But I think you did make points anyway. The small country thing makes some sense...except look at the USA...fairly huge on national pride just now. But then maybe it's easier when your empire is active (if in constant bother) rather than well and truly powered down.

I know I am some technical sense...but I don't feel it...especially since living in Scotland. Now I'm very aware that I am English (like it or not). It's different though for people who are a bit of this and that...I know quite a lot of people with one Scottish parent and one English one (or more complicated variations). That's when it starts to get complicated as I'm sure you know! Our daughter for example was born in England but is (sort of) two quarters Scottish (and yes, I know that makes a half but I'm talking about grandparents). What is she then? I have no idea. She will choose for herself eventually. And of course on one level it's all nonsense...


Crafty Green Poet said...

interesting post. I was accidentally in England for a St Georges Day a year or so ago, scary the number of English flag flying yobs in cars everywhere.

My parents insist on standing up for the national anthem before the Queens' Speech at Christmas.

deemikay said...

BB singing your words...

America big - but it's got oomph. Which England no longer has... Perhaps that's why lots of english folk want to keep the UK together. The Empire has shrunk from a quarter of the globe to these islands only. If it shrinks any further (i.e. to England) well, what does that do to national pride?

And yes, it is all quite silly...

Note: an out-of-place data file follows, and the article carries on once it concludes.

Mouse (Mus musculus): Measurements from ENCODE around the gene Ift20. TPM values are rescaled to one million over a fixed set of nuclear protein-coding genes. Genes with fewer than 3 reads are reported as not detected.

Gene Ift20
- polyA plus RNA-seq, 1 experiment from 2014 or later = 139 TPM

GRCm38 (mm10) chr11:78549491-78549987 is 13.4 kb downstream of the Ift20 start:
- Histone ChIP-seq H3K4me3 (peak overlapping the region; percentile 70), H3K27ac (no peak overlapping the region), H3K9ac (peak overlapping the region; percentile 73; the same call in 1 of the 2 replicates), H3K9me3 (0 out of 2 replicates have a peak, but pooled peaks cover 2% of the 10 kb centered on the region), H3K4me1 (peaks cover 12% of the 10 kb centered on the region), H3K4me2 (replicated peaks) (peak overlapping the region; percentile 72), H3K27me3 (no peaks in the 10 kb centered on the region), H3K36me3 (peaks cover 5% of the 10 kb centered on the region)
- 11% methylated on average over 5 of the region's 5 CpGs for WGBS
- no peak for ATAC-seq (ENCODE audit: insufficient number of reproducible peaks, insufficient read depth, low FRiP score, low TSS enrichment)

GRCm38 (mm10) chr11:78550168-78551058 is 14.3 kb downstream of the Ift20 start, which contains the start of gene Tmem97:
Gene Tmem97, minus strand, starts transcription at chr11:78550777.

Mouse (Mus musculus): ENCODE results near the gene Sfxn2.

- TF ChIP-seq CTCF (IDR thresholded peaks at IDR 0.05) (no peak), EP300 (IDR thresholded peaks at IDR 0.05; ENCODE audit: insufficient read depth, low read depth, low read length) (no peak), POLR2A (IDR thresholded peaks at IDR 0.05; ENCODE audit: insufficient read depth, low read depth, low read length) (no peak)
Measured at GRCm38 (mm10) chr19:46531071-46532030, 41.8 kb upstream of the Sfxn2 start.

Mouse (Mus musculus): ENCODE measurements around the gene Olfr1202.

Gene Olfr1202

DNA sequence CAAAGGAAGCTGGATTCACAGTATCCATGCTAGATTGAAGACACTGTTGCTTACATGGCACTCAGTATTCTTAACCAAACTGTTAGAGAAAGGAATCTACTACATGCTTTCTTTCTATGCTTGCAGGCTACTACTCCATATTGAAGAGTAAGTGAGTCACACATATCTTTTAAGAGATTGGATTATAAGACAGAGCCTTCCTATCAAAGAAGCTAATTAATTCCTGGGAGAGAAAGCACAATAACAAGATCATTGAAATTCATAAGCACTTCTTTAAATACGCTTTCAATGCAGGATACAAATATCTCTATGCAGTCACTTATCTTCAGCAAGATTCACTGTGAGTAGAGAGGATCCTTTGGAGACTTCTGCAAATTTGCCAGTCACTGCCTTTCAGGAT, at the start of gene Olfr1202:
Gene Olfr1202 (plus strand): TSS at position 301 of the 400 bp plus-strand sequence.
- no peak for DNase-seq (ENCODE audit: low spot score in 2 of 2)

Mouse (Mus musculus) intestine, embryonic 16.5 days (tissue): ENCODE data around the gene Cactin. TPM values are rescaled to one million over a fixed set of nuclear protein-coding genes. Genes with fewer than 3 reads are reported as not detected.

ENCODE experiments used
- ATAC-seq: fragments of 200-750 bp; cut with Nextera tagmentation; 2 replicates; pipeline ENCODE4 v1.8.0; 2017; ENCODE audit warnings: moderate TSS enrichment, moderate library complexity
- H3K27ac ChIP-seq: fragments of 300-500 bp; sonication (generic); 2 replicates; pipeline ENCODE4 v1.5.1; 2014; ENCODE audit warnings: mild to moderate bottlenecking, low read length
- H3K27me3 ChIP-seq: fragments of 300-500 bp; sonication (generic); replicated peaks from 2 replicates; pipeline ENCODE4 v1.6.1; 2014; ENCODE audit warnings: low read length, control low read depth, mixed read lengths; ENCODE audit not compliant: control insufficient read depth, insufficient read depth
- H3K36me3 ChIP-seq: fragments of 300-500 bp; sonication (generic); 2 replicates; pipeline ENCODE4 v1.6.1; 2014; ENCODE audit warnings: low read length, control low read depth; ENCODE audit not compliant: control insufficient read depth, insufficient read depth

Anywaym here's what I think the best song about national pride is. And it's called that as well.:) And the guy singing it isn't Irish, but it's where he chooses to identify with because of his background

Kat Mortensen said...

It's very easy to love a place from a distance. After reading this, I think I'll stay put, after all.


Rachel Fox said...

I've never heard that Dexys song before, D...but then I've really only ever heard their big hits. I had to go and find a page with the lyrics to be able to understand a word he was singing! Speak up man! Maybe I'm just getting old though. I liked the tune. And I didn't recognise him without the dungarees.

I would love Billy Bragg to sing anything I'd written. I really like him...England's Dylan they call him now and again and he may not be that but in some ways I like him more. He has a heart the size of Essex...or maybe even England...and I am very big on heart (and soul).

Wow - Juliet...your family are proper English! I don't think I know anyone whose parents stand up for the anthem...well, I do now. Do they think you're very eccentric? When of course it's them...

And Kat...indeed from a distance...I think it's partly some of the 'England is the best, always has been' brigade that make me so loath to be interested in that kind of thing. In so many ways it's just a everywhere else...some problems...some things easy.
I loved Canada when we there a few years back. All that space! Felt like heaven...


deemikay said...

Ahhh... I love Dexy's. They only made three albums, and the last was a flop but it's one of the best ever. (It's the middle album that's got the dungarees and *that* song).

The mumbling was actually intended on this song... he felt a bit scared about some of what he was singing. It wasn't even called "My National Pride" when the album first came out...

But you nearly always need a lyric sheet with Kevin.